Fast forward to the next summer after our son’s diagnosis as we arrived at the aptly named, “Camp Freedom” to find a lively campground with hundreds of kids and teens with type 1 diabetes milling about. We could spot insulin tubing, patch pumps, and glucose monitors on arms, legs, and bare midriffs. I saw a teenage girl with her diabetes alert dog. Asking her about her beautiful companion with his official vest, she shared that she had hypoglycemic unawareness. I did not know what to say. To have someone unable to feel an acutely dangerous low was unfathomable to me as a parent. Never had I felt as much love and respect for an animal as that diabetic alert dog steadfastly at his owner’s side.
As each camper lined up at check-in, an endocrinology nurse or doctor would obtain precise information as to daily insulin amounts, pump settings such as insulin to carb ratios, basal schedules, and correction factors. Adjustments were made to err on the side of caution to prevent exercise-induced hypoglycemia with the many activities for recreation and sport yet to unfold. As the days would go on, if a child was running too low from fun offerings such as zip lining, swimming, and gaga, further adjustments would ensue by the expert staff who monitored blood sugars day and night.
During the six-night sleep away camp, no cell phones were permitted so this was the first time ever in our son’s life that we could not communicate with him for an extended period. However, laying my head on the pillow on his first night away and realizing the peace of mind that the 2 AM finger stick and countless other checks throughout that long week were being properly supervised resulted in a feeling of immense gratitude for the nurses, doctors, and camp counselors. What other kind of camp could offer parents this type of reassurance and respite from caregiving while creating fun for their kids?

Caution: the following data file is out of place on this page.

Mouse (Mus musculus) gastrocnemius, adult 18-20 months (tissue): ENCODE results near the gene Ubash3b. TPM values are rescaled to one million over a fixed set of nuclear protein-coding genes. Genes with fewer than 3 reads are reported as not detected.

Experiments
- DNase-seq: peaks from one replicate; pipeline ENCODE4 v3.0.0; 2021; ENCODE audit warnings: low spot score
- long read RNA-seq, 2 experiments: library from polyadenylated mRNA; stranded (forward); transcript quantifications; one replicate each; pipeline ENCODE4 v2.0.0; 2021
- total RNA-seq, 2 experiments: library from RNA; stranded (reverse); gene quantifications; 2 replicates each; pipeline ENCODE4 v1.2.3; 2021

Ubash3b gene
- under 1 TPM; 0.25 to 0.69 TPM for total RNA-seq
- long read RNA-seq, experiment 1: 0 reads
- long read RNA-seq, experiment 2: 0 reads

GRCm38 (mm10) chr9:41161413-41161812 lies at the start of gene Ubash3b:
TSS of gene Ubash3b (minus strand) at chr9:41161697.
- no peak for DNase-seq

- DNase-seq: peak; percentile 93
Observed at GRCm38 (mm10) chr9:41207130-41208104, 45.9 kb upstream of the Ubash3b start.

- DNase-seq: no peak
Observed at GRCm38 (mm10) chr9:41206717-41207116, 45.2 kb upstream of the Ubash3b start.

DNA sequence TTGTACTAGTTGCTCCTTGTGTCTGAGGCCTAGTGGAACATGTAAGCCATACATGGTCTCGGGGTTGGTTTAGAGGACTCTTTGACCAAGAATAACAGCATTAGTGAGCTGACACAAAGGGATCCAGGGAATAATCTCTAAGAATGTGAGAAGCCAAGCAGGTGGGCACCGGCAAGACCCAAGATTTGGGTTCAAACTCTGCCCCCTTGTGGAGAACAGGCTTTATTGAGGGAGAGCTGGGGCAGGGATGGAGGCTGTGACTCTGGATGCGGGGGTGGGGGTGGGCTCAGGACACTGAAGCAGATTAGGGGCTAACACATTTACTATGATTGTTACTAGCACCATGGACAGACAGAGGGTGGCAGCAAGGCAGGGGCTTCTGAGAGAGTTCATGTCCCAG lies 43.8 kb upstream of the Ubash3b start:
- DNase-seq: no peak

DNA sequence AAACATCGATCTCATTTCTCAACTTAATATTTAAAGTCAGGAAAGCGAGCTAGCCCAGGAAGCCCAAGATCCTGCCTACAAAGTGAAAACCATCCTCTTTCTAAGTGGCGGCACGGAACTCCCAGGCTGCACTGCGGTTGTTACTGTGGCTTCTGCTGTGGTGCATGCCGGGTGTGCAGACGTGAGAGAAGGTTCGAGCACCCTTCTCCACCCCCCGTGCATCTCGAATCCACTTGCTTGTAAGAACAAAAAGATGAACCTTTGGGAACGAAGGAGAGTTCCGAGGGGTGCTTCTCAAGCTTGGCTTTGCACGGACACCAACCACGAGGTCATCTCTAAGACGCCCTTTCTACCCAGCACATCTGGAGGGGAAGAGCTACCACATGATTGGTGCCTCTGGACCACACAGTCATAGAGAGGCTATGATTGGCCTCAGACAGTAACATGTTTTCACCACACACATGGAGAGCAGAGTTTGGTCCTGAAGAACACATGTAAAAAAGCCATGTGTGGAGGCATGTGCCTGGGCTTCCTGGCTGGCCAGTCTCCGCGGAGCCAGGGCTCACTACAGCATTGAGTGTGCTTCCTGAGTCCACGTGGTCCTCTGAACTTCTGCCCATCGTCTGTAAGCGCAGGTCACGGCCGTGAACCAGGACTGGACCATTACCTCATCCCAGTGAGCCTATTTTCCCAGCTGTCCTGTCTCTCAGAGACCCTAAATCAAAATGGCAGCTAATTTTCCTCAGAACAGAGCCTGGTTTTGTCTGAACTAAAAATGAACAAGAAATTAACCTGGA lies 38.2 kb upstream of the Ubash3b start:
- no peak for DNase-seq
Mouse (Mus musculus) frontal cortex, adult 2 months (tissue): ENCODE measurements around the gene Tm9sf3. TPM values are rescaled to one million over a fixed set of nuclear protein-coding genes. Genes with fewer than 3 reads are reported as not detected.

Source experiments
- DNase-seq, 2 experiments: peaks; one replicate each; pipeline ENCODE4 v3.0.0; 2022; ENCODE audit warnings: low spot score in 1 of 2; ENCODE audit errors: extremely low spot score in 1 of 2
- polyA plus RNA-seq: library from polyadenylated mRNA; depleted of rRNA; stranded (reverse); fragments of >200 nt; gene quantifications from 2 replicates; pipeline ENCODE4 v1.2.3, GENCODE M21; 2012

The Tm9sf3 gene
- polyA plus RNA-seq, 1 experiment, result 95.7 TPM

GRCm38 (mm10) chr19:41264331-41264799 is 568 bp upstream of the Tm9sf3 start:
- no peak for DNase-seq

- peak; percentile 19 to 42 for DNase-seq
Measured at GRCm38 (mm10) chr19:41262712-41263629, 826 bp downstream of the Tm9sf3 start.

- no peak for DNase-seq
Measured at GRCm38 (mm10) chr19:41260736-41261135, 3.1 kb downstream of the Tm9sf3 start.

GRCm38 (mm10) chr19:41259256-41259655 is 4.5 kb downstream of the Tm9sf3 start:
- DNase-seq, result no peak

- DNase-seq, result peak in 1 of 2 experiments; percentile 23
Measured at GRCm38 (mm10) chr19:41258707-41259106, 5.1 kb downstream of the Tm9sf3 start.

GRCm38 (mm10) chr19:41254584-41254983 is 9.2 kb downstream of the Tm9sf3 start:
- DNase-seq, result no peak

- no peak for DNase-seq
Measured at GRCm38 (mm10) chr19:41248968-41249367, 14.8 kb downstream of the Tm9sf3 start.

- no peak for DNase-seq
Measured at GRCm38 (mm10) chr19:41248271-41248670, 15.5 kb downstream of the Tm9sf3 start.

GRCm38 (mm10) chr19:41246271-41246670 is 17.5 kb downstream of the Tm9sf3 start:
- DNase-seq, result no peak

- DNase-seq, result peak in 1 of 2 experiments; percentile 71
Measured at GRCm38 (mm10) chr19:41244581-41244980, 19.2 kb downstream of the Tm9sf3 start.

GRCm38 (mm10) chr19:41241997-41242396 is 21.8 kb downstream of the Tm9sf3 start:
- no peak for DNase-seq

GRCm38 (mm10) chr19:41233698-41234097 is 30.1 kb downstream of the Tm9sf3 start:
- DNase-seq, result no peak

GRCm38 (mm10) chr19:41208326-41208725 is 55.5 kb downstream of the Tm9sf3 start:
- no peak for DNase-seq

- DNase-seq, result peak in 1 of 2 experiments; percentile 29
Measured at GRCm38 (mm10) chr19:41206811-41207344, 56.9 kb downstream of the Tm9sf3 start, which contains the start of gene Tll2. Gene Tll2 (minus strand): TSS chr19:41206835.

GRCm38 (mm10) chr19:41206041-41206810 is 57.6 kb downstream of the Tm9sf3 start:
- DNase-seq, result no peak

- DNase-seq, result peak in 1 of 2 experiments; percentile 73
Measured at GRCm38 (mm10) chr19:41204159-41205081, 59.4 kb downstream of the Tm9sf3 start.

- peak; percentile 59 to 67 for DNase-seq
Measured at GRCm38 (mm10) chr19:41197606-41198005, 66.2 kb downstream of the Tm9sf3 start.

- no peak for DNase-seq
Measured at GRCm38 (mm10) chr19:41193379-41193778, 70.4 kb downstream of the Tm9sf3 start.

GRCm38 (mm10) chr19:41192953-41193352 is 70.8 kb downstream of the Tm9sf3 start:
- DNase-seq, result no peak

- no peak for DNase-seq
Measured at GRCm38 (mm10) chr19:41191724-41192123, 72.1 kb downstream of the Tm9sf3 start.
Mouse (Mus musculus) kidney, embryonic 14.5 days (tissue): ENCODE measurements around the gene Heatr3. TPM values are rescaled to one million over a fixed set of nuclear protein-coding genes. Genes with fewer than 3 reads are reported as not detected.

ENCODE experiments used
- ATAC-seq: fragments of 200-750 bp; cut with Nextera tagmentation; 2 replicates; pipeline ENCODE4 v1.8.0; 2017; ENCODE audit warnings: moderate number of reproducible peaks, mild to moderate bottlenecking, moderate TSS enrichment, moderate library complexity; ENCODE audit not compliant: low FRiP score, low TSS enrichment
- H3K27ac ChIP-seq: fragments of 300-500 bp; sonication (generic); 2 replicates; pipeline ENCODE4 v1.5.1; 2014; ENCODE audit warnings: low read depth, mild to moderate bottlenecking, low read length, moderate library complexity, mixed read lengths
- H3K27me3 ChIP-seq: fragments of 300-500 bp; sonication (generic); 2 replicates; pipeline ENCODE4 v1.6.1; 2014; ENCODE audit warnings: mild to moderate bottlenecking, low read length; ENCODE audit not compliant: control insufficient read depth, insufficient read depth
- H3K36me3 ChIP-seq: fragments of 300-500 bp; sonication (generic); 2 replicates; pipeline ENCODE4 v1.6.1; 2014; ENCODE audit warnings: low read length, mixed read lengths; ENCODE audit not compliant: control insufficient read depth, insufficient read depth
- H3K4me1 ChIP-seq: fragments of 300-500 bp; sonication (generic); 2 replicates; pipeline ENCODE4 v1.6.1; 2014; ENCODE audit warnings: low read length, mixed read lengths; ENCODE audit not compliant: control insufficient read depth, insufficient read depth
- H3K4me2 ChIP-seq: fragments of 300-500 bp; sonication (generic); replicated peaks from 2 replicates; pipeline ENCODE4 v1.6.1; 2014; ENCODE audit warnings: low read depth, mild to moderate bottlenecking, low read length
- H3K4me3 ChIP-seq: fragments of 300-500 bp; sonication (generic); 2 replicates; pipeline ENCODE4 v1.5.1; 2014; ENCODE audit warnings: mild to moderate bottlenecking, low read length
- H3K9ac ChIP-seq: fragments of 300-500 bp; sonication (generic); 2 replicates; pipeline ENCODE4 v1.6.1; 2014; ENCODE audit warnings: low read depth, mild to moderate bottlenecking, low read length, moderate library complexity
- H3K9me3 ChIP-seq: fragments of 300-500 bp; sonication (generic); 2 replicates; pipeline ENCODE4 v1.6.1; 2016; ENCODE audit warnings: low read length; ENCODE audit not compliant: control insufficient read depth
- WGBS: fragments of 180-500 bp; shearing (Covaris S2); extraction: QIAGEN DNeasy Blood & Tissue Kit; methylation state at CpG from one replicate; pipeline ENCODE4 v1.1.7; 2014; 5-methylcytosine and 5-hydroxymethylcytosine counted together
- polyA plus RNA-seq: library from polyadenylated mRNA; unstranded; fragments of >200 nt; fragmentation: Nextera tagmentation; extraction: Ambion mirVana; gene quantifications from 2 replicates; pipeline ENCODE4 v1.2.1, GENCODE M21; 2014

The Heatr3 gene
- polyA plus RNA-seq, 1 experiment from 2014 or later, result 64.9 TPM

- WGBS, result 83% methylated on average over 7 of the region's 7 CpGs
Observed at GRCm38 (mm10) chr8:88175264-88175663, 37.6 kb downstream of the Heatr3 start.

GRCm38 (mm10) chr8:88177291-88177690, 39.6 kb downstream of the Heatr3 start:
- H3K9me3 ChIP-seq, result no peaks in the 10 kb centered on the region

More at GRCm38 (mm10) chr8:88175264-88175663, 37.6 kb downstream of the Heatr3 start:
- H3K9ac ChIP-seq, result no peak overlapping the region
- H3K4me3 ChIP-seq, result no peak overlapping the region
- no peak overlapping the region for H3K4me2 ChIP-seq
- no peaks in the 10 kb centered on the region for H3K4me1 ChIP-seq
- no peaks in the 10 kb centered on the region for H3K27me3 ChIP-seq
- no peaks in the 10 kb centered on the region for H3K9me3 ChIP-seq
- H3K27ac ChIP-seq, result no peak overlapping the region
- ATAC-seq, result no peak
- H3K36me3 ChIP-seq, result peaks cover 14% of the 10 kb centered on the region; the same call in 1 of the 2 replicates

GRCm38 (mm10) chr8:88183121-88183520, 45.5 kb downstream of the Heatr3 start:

One of the most famous organizations in the nation, The Barton Center for Diabetes Education, Inc., offers girls, boys, and co-ed camps year-round. They hope to provide an in-person camp experience this summer and are closely monitoring COVID to determine the safest numbers of campers to have onsite. Other camps are running virtual programs.
For children and teens who have felt isolated or misunderstood since their diagnoses, diabetes camp often represents the very first time they feel joyful and normal again. Surrounded by hundreds of kids with the exact same condition, the solidarity that comes from a shared experience is the fastest path toward normalizing and acceptance of one’s condition. Beyond acceptance, the cultivation of grit and perseverance, in line with the writings of Dr. Angela Duckworth of the University of Pennsylvania, are key skills that any veteran T1D will tell you matter. This sense of plugging away or what Dr. Duckworth calls, “deliberate practice,” combined with a positive “growth mindset” as outlined by Dr. Carol Dweck of Stanford in her famous book, “Mindset: The New Psychology of Success” are byproducts of immersive, supportive experiences that emphasize challenge, skill-building, and persistence despite setbacks.